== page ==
Money IILast week, the New York Times raised some eyebrows with its analysis of political donations already pouring into the 2016 presidential race – and specifically – the conclusion that a scant 158 families have accounted for nearly half of the money raised.  And where does Colorado fall on the list?  The Centennial State rated just one mention – Pat Stryker – heiress to the a multi-billion dollar fortune created by her grandfather, who founded the medical technology company that still bears his name. Stryker, so far, has given $750,000 to liberal candidates, which puts her in the top half of the pack at number 63 (out of 158).

A strong majority of the overall funds reviewed were pledged to support Republican candidates, or more specifically, Super PACs that are aligned with conservative principles (138 for Republicans – 20 for Democrats).  This makes a lot of sense considering the fact that a strong majority of the donors were self-made, while just 37 inherited their wealth (we’re going to guess that most of those donated to Democratic causes).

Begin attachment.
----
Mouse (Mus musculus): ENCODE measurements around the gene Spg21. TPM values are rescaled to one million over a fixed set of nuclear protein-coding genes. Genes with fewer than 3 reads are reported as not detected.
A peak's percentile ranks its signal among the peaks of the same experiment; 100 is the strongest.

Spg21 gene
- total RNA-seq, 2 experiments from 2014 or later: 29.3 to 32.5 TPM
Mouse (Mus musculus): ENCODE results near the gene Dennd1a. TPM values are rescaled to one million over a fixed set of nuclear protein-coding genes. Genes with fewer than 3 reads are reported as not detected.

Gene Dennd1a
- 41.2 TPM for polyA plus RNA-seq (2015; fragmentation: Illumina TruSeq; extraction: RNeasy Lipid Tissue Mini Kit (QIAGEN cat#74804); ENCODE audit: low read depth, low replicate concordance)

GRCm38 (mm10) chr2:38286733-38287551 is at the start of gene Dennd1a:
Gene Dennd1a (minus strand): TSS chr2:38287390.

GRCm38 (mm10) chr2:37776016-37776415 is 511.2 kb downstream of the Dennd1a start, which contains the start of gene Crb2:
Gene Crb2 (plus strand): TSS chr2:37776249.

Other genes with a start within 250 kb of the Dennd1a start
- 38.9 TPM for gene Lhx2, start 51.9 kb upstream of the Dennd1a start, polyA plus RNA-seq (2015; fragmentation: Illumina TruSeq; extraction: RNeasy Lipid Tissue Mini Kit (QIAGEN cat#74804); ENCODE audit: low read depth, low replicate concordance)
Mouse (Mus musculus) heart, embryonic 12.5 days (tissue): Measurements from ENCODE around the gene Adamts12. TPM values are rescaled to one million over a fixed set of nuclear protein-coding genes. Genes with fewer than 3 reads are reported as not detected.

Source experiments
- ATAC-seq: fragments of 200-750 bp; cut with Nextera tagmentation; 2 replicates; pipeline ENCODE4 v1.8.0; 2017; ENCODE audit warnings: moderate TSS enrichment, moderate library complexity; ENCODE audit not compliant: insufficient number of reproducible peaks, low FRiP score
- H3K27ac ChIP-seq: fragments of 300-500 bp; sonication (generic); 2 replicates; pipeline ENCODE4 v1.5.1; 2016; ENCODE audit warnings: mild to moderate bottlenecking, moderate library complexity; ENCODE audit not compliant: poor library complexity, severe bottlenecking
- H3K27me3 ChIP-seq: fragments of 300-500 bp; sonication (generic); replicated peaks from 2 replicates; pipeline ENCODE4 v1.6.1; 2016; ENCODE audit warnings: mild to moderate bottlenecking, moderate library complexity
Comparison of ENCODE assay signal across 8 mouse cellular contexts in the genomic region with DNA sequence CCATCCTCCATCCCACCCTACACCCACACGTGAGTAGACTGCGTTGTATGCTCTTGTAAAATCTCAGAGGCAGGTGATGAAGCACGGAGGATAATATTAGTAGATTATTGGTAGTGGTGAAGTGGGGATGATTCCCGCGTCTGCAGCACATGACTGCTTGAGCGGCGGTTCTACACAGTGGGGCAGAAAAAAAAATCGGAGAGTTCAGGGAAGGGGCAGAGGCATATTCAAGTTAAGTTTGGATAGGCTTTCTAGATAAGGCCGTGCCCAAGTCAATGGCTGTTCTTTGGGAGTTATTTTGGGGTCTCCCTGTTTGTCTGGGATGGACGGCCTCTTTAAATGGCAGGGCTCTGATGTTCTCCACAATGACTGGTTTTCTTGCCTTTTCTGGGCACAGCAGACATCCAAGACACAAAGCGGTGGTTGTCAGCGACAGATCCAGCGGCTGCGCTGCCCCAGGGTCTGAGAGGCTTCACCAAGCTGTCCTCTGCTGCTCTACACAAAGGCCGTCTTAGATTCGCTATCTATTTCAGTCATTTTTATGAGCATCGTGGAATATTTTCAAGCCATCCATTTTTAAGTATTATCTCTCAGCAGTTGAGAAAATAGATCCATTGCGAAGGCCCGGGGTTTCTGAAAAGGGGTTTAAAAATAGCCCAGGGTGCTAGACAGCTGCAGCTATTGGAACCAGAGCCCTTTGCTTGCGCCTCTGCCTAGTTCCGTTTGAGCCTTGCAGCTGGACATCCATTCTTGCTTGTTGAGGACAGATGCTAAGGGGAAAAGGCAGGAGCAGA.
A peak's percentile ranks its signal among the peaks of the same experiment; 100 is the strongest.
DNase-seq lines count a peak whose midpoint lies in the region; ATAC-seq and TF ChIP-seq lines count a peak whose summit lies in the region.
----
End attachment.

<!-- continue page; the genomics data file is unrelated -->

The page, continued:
Furthermore, it seems to be the overreach of a rapidly growing government sector and regualtory regime, crippling economic growth, that is prompting these families to write six- and seven-figure checks.  Donor Doug Deason, who agreed to be interviewed for the Times story, said, “it’s a lot of families around the country who are self made who feel like over-regulation puts these burdens on smaller companies.”

Stryker’s clout in the early primary season should not come to much of a surprise to students of Colorado politics.  She was one a member of the “Gang of Four,” a group of wealthy Coloradans who aimed to drastically shift the state’s political landscape more than a decade ago when they joined forces to lend support to a number of groups that focused on liberal social issues, and quickly changed how campaign dollars were raised and spent in Colorado.

But, next time Democrats screech about big money in politics, particularly in Colorado, feel free to remind them that they could always ask Pat Stryker to stop contributing excess amounts of cash to left-leaning candidates.